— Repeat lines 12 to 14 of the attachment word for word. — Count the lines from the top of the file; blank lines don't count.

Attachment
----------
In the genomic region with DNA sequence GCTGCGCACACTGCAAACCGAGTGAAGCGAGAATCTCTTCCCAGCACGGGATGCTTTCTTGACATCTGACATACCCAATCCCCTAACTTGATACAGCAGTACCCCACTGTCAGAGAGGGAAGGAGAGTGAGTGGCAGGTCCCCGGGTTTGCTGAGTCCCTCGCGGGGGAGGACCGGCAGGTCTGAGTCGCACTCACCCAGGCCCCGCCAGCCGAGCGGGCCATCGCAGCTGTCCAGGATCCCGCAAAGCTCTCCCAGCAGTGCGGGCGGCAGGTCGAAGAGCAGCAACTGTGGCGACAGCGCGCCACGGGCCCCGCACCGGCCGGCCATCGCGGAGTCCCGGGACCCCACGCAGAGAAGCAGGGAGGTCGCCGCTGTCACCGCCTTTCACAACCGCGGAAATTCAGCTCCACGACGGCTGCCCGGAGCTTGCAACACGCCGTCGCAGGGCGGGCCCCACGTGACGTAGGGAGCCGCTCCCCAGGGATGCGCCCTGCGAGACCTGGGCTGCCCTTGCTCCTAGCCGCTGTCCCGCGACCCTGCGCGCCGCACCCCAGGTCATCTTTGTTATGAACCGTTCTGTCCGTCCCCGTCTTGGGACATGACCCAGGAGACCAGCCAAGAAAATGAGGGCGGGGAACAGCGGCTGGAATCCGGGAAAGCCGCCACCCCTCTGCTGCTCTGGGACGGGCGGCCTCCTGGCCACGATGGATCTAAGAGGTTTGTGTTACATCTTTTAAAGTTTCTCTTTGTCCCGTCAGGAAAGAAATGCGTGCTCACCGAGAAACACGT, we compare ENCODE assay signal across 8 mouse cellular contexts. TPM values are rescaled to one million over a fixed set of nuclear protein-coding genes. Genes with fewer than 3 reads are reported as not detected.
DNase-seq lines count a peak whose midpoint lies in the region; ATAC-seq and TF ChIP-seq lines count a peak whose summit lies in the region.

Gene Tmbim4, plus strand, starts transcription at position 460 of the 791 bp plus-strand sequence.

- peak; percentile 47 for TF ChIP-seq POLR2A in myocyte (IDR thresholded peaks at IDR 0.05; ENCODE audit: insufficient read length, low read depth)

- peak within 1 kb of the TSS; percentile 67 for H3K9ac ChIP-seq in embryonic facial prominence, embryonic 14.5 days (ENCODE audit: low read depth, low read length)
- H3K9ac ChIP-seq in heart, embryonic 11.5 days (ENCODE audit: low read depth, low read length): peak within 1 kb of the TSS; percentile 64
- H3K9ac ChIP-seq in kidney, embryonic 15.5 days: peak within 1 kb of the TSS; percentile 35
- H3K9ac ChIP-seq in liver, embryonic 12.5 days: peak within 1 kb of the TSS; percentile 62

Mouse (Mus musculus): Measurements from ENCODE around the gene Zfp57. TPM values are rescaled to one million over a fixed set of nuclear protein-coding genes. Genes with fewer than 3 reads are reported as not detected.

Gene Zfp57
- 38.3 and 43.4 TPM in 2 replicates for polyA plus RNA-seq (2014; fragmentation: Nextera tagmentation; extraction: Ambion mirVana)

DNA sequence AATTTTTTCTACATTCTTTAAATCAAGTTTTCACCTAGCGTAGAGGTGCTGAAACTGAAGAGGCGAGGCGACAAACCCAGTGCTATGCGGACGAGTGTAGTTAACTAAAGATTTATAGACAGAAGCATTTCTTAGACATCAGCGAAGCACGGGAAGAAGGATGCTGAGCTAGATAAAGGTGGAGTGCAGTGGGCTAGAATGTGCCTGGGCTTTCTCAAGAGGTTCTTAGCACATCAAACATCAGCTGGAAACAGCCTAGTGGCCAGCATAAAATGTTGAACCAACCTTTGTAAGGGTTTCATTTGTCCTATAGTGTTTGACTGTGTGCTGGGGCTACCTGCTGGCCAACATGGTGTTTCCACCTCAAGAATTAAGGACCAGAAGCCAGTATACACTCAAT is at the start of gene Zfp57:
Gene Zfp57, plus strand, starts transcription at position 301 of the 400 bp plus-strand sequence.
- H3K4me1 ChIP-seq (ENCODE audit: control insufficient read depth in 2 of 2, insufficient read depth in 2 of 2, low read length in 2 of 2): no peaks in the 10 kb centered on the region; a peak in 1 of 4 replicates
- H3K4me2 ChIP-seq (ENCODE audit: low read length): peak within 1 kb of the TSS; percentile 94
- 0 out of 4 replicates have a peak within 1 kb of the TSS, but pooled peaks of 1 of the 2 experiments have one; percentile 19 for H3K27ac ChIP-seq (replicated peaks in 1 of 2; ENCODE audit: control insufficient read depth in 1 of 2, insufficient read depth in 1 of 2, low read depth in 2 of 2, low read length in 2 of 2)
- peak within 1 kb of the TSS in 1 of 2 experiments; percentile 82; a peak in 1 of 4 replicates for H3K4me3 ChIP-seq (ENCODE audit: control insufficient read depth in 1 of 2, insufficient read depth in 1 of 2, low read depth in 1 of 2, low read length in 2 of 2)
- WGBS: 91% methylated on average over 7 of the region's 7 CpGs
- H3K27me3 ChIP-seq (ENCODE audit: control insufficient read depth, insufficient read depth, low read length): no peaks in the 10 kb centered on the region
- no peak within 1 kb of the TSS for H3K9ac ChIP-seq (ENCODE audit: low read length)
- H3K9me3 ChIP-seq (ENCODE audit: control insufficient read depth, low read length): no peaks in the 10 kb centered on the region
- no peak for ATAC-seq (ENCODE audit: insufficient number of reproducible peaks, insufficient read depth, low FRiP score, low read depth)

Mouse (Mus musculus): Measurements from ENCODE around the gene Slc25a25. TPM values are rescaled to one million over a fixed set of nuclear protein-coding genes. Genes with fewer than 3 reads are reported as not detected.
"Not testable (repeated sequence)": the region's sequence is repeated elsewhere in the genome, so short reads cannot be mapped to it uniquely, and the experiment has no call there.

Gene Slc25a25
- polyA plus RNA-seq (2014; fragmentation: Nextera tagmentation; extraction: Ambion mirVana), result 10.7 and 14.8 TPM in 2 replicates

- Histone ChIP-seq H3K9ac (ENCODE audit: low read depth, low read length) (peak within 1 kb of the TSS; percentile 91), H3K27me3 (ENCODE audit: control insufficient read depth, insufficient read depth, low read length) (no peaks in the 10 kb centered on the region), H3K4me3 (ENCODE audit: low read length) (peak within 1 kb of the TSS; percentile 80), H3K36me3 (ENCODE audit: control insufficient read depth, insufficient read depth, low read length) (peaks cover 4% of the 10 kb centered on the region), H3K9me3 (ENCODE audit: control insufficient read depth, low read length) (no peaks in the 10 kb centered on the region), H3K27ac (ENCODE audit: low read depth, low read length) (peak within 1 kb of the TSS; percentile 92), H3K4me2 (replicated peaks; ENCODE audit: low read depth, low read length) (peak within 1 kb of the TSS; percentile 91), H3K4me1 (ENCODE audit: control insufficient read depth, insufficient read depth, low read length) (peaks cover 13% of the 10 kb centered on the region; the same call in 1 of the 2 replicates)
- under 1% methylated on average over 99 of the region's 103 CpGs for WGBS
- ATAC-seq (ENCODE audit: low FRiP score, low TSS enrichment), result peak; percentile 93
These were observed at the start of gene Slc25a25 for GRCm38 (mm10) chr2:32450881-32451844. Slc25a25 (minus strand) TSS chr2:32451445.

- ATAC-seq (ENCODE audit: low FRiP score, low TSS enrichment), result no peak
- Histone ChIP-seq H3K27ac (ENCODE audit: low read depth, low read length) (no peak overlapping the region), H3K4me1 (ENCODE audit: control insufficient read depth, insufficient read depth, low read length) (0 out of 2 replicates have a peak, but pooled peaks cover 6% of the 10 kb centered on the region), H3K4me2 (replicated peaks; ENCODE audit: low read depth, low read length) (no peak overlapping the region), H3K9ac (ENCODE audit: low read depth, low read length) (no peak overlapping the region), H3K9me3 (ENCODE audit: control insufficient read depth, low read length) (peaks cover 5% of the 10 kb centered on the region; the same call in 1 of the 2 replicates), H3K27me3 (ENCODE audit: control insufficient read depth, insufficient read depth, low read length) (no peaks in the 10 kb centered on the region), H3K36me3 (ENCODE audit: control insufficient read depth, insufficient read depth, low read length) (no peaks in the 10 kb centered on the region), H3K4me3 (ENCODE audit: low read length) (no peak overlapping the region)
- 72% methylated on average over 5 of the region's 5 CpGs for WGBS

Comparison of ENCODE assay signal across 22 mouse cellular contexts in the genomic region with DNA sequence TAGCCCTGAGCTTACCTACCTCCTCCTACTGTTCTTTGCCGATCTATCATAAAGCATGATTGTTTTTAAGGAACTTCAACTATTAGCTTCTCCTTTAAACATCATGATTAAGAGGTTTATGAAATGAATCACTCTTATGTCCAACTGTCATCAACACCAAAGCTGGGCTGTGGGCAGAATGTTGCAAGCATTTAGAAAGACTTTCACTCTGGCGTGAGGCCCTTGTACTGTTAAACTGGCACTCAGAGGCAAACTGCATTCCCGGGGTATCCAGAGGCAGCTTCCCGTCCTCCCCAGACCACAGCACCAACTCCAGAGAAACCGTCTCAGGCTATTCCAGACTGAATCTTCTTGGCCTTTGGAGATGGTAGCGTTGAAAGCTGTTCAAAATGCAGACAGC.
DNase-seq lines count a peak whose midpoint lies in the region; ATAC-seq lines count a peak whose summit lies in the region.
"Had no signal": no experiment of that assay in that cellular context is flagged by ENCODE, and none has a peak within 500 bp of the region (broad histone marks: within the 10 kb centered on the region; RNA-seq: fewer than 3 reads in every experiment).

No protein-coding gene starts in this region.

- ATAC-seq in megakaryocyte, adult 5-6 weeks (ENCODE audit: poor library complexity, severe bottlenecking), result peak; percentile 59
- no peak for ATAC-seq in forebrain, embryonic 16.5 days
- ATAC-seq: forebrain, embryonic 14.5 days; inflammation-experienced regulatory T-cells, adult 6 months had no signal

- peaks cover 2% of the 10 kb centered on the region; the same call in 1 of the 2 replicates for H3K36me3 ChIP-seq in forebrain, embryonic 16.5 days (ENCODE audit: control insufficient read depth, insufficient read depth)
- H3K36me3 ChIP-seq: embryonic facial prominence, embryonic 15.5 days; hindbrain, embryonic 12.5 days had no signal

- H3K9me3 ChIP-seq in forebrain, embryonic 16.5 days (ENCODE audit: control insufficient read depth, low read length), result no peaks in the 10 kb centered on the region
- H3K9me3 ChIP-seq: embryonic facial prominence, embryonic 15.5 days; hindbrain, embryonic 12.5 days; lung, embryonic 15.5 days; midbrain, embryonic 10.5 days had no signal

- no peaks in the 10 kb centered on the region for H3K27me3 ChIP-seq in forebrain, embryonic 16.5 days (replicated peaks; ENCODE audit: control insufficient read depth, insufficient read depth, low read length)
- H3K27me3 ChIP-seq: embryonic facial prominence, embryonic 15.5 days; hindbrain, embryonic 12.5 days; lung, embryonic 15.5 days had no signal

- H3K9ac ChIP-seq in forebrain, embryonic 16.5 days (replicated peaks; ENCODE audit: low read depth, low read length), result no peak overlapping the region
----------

DNA sequence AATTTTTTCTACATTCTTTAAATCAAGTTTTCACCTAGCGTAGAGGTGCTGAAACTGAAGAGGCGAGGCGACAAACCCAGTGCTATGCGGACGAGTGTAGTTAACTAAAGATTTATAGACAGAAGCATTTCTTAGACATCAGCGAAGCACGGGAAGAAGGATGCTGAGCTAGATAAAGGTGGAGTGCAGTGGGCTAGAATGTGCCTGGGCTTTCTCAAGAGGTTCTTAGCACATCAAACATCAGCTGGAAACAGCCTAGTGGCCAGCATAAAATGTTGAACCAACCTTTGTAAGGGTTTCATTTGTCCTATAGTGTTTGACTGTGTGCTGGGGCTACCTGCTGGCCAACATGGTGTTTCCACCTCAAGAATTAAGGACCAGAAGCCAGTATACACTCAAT is at the start of gene Zfp57:
Gene Zfp57, plus strand, starts transcription at position 301 of the 400 bp plus-strand sequence.
- H3K4me1 ChIP-seq (ENCODE audit: control insufficient read depth in 2 of 2, insufficient read depth in 2 of 2, low read length in 2 of 2): no peaks in the 10 kb centered on the region; a peak in 1 of 4 replicates